Saturday, June 7, 2008

On discharging one's civic responsibilities

Have you ever been called for jury duty or actually served on a jury? I have, many times.

Somehow or another, my name got tossed into the "Send a summons every six months" pot fairly early on, beginning with when I lived in Columbus, Ohio, in the 1960's, and continuing on throughout my many years here in Houston. (They failed to catch up with me during my short stint in New Orleans.)


The very first jury I ever sat on was in Columbus. The case was to be one of public nudity. The panel wasn't seated until mid-afternoon, so the case was set to begin the next morning with opening statements. My imagination was in high anticipation of the pictures we might be presented with, the lewd commentary, the 'sleazy' lawyer for the defendant, the defendant him/herself, etc. Naturally, we weren't allowed to discuss the case with anyone outside of the courtroom, so my mind had an absolute blast all by its lonesome!

OK, it's the next morning. We're seated. Everyone's called to order, and opening statements begin. The prosecution goes first. It seems that this case of public nudity involves a female dancer whose pastie* (an adhesive covering applied to cover a person's nipple) was either non-existent originally, or somehow fell off during her performance in a club.

[*Not to be confused with pasty, a delicious meat pie that is renowned in the Upper Peninsula of Michigan, where I grew up.]

Immediately following the prosecutor's opening statement, the defendant's lawyer moves for a dismissal of the case, which is granted. Whaaaat!! It seems that the prosecution had not established that the club was 'public'. Sure enuf, they had not, and I was left reeling with the certain knowledge that every 'i' had to be dotted and every 't' crossed.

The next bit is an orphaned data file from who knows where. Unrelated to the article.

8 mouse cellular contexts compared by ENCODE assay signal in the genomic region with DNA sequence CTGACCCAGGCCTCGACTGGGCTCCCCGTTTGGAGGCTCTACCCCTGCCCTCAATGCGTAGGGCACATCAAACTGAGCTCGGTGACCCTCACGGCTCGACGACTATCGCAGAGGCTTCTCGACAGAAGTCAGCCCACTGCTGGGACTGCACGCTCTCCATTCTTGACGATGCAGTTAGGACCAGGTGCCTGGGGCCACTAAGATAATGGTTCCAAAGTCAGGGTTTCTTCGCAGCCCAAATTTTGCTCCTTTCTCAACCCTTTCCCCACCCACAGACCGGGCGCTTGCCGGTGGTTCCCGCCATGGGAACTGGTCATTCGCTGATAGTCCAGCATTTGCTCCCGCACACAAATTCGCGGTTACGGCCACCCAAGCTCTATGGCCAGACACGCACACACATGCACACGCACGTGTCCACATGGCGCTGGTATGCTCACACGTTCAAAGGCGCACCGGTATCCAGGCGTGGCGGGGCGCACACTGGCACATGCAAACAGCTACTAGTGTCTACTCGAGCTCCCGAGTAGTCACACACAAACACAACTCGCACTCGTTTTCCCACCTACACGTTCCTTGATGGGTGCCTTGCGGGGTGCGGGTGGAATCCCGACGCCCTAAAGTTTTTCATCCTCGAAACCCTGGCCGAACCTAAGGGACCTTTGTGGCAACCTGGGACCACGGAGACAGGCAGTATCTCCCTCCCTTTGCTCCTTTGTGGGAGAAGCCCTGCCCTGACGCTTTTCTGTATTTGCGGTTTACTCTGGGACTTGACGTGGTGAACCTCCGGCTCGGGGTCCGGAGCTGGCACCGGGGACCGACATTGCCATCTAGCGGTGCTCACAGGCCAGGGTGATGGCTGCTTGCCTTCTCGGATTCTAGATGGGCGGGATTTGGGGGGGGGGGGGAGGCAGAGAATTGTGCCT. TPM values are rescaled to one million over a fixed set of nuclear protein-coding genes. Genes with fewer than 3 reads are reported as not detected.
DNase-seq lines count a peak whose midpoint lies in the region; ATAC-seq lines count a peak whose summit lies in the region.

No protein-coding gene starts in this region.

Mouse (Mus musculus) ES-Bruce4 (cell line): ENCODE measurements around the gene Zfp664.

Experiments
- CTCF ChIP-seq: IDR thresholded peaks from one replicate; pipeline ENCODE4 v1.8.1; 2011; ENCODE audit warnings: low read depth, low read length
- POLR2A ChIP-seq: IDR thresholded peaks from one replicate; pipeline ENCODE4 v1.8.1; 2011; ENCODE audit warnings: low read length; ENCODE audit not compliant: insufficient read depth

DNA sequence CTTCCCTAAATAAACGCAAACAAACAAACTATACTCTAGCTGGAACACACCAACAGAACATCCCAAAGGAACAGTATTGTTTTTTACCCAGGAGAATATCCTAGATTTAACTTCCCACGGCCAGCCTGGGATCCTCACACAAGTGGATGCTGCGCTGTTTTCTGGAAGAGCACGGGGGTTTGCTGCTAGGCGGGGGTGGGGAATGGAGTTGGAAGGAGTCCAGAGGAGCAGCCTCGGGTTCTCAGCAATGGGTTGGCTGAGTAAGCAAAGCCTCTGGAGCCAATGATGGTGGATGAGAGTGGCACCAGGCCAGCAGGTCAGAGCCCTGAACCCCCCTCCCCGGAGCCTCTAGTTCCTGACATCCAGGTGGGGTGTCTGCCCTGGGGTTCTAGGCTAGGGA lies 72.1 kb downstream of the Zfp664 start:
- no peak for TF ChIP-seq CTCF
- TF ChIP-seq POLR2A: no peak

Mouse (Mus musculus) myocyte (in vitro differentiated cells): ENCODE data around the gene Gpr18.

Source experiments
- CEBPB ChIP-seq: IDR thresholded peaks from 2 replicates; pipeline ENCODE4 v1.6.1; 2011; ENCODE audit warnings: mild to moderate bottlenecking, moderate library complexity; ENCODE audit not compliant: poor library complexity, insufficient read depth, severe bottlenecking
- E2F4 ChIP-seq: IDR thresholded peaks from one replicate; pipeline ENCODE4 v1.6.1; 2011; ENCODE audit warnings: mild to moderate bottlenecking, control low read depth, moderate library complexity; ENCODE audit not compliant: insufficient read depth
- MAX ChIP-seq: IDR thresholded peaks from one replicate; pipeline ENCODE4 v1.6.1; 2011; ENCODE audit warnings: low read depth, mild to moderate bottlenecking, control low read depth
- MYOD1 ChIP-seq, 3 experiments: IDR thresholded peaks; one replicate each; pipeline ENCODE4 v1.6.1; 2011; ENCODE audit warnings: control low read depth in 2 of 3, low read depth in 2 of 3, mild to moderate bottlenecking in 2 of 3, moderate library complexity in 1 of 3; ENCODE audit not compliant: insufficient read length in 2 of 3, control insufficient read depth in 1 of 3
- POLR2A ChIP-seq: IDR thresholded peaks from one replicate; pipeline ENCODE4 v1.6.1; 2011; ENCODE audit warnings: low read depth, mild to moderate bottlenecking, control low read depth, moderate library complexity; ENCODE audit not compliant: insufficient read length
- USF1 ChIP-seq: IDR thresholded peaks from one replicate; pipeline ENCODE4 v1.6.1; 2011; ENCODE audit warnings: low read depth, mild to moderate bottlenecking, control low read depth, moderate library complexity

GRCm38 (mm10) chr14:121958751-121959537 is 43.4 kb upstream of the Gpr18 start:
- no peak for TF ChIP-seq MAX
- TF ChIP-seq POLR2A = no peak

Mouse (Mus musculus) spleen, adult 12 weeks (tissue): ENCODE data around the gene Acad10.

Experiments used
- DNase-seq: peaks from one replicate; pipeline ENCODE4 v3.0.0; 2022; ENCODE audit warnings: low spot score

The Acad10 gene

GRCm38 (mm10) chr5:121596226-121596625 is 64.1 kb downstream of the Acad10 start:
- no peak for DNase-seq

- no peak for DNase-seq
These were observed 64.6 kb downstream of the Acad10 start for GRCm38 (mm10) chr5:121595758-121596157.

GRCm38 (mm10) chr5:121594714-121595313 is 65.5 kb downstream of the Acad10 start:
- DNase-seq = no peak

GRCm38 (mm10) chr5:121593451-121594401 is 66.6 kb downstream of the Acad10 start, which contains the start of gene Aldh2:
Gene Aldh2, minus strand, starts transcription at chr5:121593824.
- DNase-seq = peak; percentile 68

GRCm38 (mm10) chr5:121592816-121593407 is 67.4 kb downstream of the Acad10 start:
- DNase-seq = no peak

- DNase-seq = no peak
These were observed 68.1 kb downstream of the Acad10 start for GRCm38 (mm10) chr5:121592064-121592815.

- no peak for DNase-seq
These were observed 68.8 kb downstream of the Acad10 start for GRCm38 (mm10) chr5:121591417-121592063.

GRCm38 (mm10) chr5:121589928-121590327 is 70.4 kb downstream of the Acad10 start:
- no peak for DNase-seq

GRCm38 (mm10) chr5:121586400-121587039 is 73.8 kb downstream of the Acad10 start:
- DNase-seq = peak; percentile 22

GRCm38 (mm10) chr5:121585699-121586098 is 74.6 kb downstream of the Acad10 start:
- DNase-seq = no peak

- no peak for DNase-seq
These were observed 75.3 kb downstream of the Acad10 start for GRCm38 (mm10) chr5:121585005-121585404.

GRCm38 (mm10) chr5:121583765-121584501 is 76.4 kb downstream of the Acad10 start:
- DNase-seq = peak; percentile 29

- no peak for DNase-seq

Not long after that, as I recall, hubby and I went to said club to view for ourselves this display of public nudity. To say that she was voluptuous would not be a misnomer. To say that she was a very good dancer would be 'right on'. And yes, pasties stayed in place the whole time!


When summoned for jury duty (for those of you who might not know), you're instructed to present yourself & sign in an hour or so before cases are due to begin in a pretty good-sized general assembly room. A film is presented, which is quite inspiring ... the history of trial by jury, civic duty, every person has a right, we all share the responsibility, we need you, etc. It's a very good film. You feel goose bumps realizing that you are an integral and vital part of this wonderful system!

Almost immediately all the lies/excuses you thought of presenting to the court start to disappear, and you are eager to play your part. And, of course, that's the purpose of the film. Monetary hardship is NEVER a reason for dismissal. So, unless you are independently wealthy, being paid by your company while you serve, or are retired and looking for something to do in your spare time, monetary hardship is very real and, in my opinion, should be a valid consideration in the court's decision as to whether or not to dismiss the summons.

More and more, I found, as the years progressed and I was really struggling to make ends meet, I became more and more frustrated with the 'system'. Nevertheless, I presented myself time and again, hoping against hope each time that I would not be chosen to 'serve'.


One time, tho, I was among those seated on the panel in a murder trial. This was here in Houston. It was not a terribly lengthy trial, nowhere near the five weeks of which another blogger recently wrote, perhaps only 10 days or so. All was going along fairly smoothly and concisely. I was impressed by both sides' presentations. I was undecided as to how I would eventually vote.

These facts were obvious, and established early on: 1) The victim was dead. 2) His killer was the defendant. The ONLY consideration we, the jury, had was the degree of guilt. Was the defendant guilty of first degree, pre-meditated murder?